Enable Ireland currently provides early intervention services in Counties Cavan, Monaghan and Meath. Services are provided in partnership with the Health Service Executive North East, from whom we are funded. Services are provided to children from birth to six years of age with a wide range of needs including developmental delay, physical disability, sensory disability, learning disability, specific language impairment, autism or features of autism who meet the criteria for acceptance into the service.
Services commenced in 2001 and a single point of entry to service was established at that time. The aim of the service is to facilitate the development of the child and to provide support to parents and families through a mix of group- and individually-based sessions. Services are delivered in a family-centred, integrated and holistic manner based around individual needs. This includes assessment, therapy and support which is provided mainly in centres, but also in homes, schools and other locations.
’No infant or child needs physical, occupational, or speech therapy twice per week in order to grow and develop. What young children need is exposure to communication, mobility, play, gradual independence in activities of daily living, and nurturing interaction with family members, everyday, in their usual places and situations. Therapists, using their therapeutic expertise as the means to this end, can help young children and family members achieve their desired outcomes’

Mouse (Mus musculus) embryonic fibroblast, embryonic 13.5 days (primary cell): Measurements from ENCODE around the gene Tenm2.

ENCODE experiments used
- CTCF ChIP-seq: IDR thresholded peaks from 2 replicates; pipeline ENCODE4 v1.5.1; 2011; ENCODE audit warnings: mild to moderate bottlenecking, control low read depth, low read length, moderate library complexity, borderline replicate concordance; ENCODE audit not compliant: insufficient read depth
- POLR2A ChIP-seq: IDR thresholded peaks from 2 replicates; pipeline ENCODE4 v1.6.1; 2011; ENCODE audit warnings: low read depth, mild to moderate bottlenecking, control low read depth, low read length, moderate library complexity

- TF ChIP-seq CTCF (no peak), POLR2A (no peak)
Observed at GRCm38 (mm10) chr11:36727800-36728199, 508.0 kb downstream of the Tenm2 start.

(Hanft and Pilkington 2000).
The team concur with the sentiments of Hanft and Pilkington above and we aim to empower parents to be involved as partners in service delivery. Together with them teams aspire to identify a child’s individual abilities, strengths and needs. Services are delivered within a social model context, in partnership with the children and families. We actively involve families to contribute to various service-related initiatives. Examples include the development of a Parent Information Booklet on Enable Ireland services in the North East, and a booklet to support families whose child has received a diagnosis of autism.
Model of team work
The team work within an inter/trans-disciplinary model of service, enabling and empowering parents to be active participants in their child’s plan. Team members are committed to teach, learn and work across discipline boundaries in both planning and providing integrated services. Parents/family are always full members of the team and are encouraged to take a joint role (or a lead role) with team members in planning and delivering services to their children.